Thursday, May 2, 2013

#87 Baked Florentine Omelette

I've never baked an Omelette before. I didn't know I could. This recipe looked fancy and so I decided to give it a try. It was great! I added the spinach after the cheese, and some of the leaves that weren't submerged in the egg mixture were toasted. I like it, but if you would rather have a soft spinach encased in the baked eggs, then I suggest that you fold the spinach in the egg mixture before adding the shredded mozzarella on top. This was different, a little too loaded with cheese and milk for my usual breakfast, but it was great tasting for a change. Probably one of the best omelettes that I have ever tried.

Recipe adapted from Mr. Spinach, featured on

Yield: 6 servings



8 large eggs- well beaten
1 cup Ricotta cheese
1/2 cup milk
1 cup mozarella cheese-shredded
1/2 cup thinly sliced scallions
5 leaves fresh basil-chopped
2 sprigs fresh oregano
1/4 teaspoon black pepper
1 10 oz. package (about 1 and 1/2 cups) frozen chopped spinach- thawed and drained well
1 cup coarsely chopped plum tomatoes
1/4 teaspoon salt

Preheat oven to 325 F degrees.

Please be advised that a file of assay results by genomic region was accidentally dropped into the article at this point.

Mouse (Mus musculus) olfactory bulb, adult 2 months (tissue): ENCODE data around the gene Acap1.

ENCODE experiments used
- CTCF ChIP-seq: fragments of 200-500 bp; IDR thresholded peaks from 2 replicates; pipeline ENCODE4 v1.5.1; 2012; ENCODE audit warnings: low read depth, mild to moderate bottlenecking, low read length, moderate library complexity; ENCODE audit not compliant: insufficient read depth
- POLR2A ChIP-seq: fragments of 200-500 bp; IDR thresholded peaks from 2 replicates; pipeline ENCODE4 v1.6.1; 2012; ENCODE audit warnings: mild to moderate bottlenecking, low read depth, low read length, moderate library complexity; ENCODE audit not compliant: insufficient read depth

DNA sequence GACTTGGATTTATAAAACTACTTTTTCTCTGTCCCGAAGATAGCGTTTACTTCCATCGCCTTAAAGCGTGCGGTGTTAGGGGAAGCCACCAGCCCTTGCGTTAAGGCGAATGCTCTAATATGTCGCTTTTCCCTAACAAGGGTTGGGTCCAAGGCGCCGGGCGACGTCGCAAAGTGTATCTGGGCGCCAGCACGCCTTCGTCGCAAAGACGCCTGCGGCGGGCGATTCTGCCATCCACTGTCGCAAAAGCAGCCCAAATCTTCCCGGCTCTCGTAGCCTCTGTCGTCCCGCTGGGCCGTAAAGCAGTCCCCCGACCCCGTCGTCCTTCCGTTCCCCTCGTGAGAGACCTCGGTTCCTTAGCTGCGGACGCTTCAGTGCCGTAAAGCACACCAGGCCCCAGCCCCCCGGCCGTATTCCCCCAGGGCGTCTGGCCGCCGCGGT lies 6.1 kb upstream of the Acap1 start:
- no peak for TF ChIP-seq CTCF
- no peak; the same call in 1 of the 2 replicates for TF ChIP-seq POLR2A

In a large bowl, whisk the eggs and Ricotta cheese until just combined. Stir in milk, basil, oregano, salt and pepper. Fold in tomatoes and scallions. If you want your spinach to be soft, fold it in as well.
Spread mixture evenly on the prepared baking dish. Top with shredded mozzarella cheese, and spinach.(Putting the spinach on top will result to some of the leaves toasted when done.)
Bake for 30-35 minutes or until a toothpick inserted in the center comes out clean.

Omelette or omelet, is a dish made from beaten eggs quickly cooked in a very hot pan. Some say it is an ancient dish that originated in present day Middle East. It then spread to Europe. The French word Omelette which appeared in the book, Cuisine bourgoise in 1784, has many variations: alumelle and alumete are employed by the French medieval guidebook for women: Ménagier de Paris (II, 5) in 1393 . François Rabelais, a French doctor, and considered one the greatest writers of world literature in Europe,writer, monk, greek scholar and renaissance humanist(Pantagruel, IV, 9) mentions an homelaicte d'oeufs, Olivier de Serres, author and soil scientist, an amelette, François Pierre La Varenne's Le cuisinier françois (1651), the founding text of modern french cuisine has aumelette. There are many variations of Omelette all over the world, one of my posts featured a Japanese variation: Omelette Roll.


Very, very good!

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